The way police record "non-crime hate incidents" against transgender people has "a chilling effect" on freedom of expression, the High Court has heard.
Former police officer Harry Miller was contacted by Humberside Police in January following a complaint over alleged transphobic tweets.
The court heard he was told he had not committed a crime, but his post was being recorded as a "hate incident".
He is taking action against the College of Policing and Humberside Police.
Mr Miller, from Lincolnshire, claims the guidelines breached his human rights to freedom of expression.
In response, officials said the guidance was lawful and caused no interference with his rights.
'Legitimate public debate'
He previously described police as using George Orwell's novel 1984 as an "operating manual".
His barrister, Ian Wise QC, told the court his client was "deeply concerned" about proposed reforms to the law on gender recognition and had used Twitter to "engage in debate about transgender issues".
Mr Wise said Humberside Police had also sought to "dissuade him from expressing himself on such issues in the future".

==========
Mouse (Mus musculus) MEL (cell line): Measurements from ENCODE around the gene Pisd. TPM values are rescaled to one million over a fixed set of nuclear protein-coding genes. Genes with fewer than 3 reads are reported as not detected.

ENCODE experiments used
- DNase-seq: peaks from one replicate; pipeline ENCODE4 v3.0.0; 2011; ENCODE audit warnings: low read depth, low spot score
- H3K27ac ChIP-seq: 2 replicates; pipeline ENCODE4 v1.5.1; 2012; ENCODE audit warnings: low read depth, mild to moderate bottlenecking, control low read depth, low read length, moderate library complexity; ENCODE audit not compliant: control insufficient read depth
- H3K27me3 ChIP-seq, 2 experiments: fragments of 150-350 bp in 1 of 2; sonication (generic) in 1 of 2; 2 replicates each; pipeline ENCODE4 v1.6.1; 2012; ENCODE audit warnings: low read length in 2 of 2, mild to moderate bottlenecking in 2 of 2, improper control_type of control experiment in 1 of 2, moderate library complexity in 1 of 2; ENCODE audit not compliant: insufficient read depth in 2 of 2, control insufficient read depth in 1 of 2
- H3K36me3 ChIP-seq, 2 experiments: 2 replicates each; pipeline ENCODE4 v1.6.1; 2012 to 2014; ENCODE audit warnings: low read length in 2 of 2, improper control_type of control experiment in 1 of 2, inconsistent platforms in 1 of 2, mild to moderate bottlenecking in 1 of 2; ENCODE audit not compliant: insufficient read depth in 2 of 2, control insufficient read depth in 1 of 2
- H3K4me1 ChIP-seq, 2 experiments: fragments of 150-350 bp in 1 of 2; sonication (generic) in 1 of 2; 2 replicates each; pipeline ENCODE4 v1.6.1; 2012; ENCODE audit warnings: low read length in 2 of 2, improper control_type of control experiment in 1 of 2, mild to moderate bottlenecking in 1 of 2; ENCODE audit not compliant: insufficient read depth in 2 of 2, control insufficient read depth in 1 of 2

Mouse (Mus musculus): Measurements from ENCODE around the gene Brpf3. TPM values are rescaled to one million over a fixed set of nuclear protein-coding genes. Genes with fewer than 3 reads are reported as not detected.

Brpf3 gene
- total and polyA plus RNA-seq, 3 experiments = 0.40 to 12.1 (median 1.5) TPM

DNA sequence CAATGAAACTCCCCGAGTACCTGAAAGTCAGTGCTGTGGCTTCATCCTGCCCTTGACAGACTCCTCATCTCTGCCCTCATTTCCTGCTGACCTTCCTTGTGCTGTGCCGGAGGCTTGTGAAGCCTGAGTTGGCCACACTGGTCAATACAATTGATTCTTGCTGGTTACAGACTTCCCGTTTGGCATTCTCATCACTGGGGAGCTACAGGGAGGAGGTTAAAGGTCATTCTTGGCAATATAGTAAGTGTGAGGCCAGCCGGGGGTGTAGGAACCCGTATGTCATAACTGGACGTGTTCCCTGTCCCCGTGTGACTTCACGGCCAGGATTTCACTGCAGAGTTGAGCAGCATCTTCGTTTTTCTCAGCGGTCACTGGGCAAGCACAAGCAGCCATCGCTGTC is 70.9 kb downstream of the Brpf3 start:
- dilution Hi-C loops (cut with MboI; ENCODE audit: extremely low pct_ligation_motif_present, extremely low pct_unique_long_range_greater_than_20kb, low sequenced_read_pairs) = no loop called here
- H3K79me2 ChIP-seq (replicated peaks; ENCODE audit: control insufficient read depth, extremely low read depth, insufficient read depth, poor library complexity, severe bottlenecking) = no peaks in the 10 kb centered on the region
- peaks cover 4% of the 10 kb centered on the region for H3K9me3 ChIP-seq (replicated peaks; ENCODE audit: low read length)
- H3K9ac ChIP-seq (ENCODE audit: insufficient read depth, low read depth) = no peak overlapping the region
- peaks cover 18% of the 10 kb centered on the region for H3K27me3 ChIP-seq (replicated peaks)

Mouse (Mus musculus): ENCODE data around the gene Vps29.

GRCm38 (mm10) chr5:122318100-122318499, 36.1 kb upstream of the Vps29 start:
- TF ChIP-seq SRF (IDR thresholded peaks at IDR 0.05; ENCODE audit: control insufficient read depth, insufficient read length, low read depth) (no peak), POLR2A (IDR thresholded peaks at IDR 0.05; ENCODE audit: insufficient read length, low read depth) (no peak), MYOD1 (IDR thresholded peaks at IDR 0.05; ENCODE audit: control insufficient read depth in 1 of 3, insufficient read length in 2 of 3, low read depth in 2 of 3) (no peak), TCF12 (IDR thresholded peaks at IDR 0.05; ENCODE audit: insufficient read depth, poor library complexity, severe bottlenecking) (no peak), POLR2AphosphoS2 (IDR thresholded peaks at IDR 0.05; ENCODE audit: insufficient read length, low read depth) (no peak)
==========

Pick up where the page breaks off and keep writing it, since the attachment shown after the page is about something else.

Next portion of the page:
This, he said, was "contrary to his fundamental right to freedom of expression".
Mr Miller has "never expressed hatred towards the transgender community", he said.
"He has simply questioned the belief that trans women are women and should be treated as such for all purposes."
His views, he added, "form part of a legitimate public debate and cannot sensibly be regarded as 'hate speech'".
In response, Jonathan Auburn, for the College of Policing, said: "While the claimant now expressly disavows having any personal hostility or prejudice towards transgender people, his social media messages speak for themselves."
In one tweet, he said Mr Miller posted: "I was assigned mammal at birth, but my orientation is fish. Don't mis-species me."
The hearing is expected to last for two days.